Design and Development

Grumman fighter development began with the two-seat Grumman FF biplane. The FF was the first US naval fighter with a retractable landing gear. The wheels retracted into the fuselage, leaving the tires visibly exposed, flush with sides of the fuselage. Two single-seat biplane designs followed, the F2F and F3F, which established the general fuselage outlines of what would become the F4F Wildcat. In 1935, while the F3F was still undergoing flight testing, Grumman started work on its next biplane fighter, the G-16. At the time, the Navy favored a monoplane design, the Brewster F2A-1, ordering production early in 1936, however an order was also placed for Grumman's G-16 (given the navy designation XF4F-1) as a backup in case the Brewster monoplane proved to be unsatisfactory.

It was clear to Grumman that the XF4F-1 would be inferior to the Brewster monoplane, so Grumman abandoned the XF4F-1, designing instead a new monoplane fighter, the XF4F-2. The XF4F-2 would retain the same, fuselage-mounted, hand-cranked landing gear as the F3F, with its relatively narrow track. (The unusual landing gear design was originally created in the 1920's by Leroy Grumman for Grover Loening. It was on all of Grumman's fighter biplanes (from the FF-1 through the F3F) of the 1930s and on the J2F Duck amphibious flying boat as well.) Landing accidents caused by failure of the gear to fully lock into place were distressingly common.

Grumman F4F Wildcat
[Source: U.S. Navy]

The overall performance of Grumman's new monoplane was felt to be inferior to that of the Brewster Buffalo. The XF4F-2 was marginally faster, but the Buffalo was more maneuverable. It was judged superior and was chosen for production. After losing out to Brewster, Grumman completely rebuilt the prototype as the XF4F-3 with new wings and tail and a supercharged version of the Pratt & Whitney R-1830 "Twin Wasp" radial engine. Testing of the new XF4F-3 led to an order for F4F-3 production models, the first of which was completed in February 1940. France also ordered the type, powered by a Wright R-1820 "Cyclone 9" radial engine, but France fell before they could be delivered and the aircraft went instead to the British Royal Navy, who christened the new fighter the "Martlet." The US Navy officially adopted the aircraft type on 1 October 1941 as the "Wildcat." Both the British and US Navy's F4F-3's, armed with four .50 in (12.7 mm) Browning machine guns, joined active units in 1940.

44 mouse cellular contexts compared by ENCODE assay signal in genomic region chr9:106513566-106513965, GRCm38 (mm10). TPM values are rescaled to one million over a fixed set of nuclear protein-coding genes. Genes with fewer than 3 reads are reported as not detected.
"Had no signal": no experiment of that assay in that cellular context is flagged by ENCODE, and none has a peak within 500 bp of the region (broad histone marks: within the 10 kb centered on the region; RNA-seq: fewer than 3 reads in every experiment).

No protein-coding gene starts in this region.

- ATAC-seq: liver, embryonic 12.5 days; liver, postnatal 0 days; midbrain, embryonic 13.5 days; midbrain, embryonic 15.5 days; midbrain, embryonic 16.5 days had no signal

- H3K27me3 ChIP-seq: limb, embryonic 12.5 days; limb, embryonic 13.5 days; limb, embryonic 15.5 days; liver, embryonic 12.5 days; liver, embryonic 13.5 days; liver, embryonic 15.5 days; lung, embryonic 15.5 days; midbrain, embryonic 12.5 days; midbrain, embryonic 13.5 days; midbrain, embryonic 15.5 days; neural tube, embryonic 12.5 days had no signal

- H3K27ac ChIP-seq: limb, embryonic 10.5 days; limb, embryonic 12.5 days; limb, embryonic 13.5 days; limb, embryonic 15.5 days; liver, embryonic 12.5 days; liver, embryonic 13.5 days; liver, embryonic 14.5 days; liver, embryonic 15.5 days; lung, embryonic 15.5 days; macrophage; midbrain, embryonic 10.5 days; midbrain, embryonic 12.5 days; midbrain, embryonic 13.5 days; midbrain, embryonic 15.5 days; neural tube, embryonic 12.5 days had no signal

The Wildcat's successor was the F6F Hellcat, a complete redesign which dropped Grumman's distinctive, hand-cranked, fuselage-retracting landing gear arrangement, replacing it with landing gear which was hydraulically retracted backward into the wings. The Hellcat, which first flew in 1942, almost completely outclassed the Zero, surprising many Japanese pilots who, on their first encounter with the new fighter, often mistook it for the older, slower Wildcat. (Later in the war, US Navy would also introduce another higher-performance fighter, the Vought F4U Corsair, which could match the top speed of the fastest land-based aircraft of the day.)